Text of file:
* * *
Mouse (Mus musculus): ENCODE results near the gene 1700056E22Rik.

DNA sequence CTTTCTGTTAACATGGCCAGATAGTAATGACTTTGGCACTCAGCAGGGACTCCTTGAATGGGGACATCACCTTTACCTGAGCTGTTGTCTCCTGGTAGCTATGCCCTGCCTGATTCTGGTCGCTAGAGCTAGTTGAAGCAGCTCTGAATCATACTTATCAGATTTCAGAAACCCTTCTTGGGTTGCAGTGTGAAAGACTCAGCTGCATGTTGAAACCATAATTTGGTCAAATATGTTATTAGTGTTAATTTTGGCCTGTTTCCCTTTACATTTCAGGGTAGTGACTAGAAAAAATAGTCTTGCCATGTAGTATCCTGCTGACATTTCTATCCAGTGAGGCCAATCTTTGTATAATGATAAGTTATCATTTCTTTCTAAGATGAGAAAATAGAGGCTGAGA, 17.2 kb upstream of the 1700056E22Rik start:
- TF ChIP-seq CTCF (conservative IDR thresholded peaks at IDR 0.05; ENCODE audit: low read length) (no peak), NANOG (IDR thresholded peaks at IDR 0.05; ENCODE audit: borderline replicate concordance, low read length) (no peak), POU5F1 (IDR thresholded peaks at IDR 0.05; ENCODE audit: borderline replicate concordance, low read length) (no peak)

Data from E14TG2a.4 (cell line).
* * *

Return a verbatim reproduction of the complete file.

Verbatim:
Mouse (Mus musculus): ENCODE results near the gene 1700056E22Rik.

DNA sequence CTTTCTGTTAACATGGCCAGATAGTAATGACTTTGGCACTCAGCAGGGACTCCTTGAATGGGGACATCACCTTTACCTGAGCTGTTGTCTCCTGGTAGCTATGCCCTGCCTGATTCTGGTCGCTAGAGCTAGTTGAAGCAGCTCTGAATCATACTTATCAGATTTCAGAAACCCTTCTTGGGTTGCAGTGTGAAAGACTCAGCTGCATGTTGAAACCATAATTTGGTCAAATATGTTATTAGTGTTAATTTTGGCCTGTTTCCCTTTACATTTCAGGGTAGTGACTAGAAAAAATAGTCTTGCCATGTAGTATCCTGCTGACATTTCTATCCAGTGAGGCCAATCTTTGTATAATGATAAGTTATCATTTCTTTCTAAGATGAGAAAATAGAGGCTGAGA, 17.2 kb upstream of the 1700056E22Rik start:
- TF ChIP-seq CTCF (conservative IDR thresholded peaks at IDR 0.05; ENCODE audit: low read length) (no peak), NANOG (IDR thresholded peaks at IDR 0.05; ENCODE audit: borderline replicate concordance, low read length) (no peak), POU5F1 (IDR thresholded peaks at IDR 0.05; ENCODE audit: borderline replicate concordance, low read length) (no peak)

Data from E14TG2a.4 (cell line).